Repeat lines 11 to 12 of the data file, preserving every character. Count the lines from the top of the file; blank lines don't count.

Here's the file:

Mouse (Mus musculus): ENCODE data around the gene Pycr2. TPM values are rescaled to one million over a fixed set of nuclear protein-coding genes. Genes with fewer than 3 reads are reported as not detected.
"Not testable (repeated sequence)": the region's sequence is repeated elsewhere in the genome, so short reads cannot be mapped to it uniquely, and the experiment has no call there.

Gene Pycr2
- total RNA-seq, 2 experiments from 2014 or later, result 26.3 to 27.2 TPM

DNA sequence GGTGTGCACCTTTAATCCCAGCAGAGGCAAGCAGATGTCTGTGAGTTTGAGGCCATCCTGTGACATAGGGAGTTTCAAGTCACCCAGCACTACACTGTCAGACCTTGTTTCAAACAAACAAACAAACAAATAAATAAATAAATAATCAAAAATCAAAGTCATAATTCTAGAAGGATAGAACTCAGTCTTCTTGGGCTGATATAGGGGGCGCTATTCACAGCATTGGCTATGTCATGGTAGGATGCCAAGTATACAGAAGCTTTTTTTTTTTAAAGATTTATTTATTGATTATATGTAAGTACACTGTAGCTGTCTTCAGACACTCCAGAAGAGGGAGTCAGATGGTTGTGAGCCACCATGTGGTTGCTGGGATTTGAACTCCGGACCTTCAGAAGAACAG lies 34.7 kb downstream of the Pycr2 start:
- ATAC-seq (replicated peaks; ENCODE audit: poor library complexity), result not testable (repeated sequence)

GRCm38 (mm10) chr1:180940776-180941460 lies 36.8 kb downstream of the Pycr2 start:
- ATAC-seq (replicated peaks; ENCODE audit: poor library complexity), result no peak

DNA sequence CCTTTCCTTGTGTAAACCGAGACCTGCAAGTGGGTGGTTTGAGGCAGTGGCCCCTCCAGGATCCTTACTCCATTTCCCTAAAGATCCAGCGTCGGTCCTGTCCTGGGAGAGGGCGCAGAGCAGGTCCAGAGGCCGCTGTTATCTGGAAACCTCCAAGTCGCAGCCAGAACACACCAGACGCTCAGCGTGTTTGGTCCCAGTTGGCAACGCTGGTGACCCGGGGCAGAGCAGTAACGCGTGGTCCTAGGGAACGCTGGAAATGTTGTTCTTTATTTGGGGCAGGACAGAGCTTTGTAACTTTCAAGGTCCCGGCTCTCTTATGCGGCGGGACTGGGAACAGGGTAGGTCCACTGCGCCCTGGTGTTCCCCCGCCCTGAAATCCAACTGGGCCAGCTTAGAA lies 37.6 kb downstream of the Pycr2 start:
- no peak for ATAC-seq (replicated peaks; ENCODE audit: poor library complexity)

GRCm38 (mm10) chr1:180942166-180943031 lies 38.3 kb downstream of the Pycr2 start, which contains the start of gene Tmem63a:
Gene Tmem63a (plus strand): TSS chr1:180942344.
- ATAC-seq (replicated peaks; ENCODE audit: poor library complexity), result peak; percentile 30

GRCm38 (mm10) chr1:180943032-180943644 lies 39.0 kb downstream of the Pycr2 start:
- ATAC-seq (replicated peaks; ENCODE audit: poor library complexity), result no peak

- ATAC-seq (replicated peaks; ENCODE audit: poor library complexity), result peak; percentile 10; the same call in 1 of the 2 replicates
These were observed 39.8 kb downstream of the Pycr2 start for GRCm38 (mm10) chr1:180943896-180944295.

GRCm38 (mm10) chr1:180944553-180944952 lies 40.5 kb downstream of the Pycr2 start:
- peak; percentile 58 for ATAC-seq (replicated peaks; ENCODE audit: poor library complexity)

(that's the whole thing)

GRCm38 (mm10) chr1:180942166-180943031 lies 38.3 kb downstream of the Pycr2 start, which contains the start of gene Tmem63a:
Gene Tmem63a (plus strand): TSS chr1:180942344.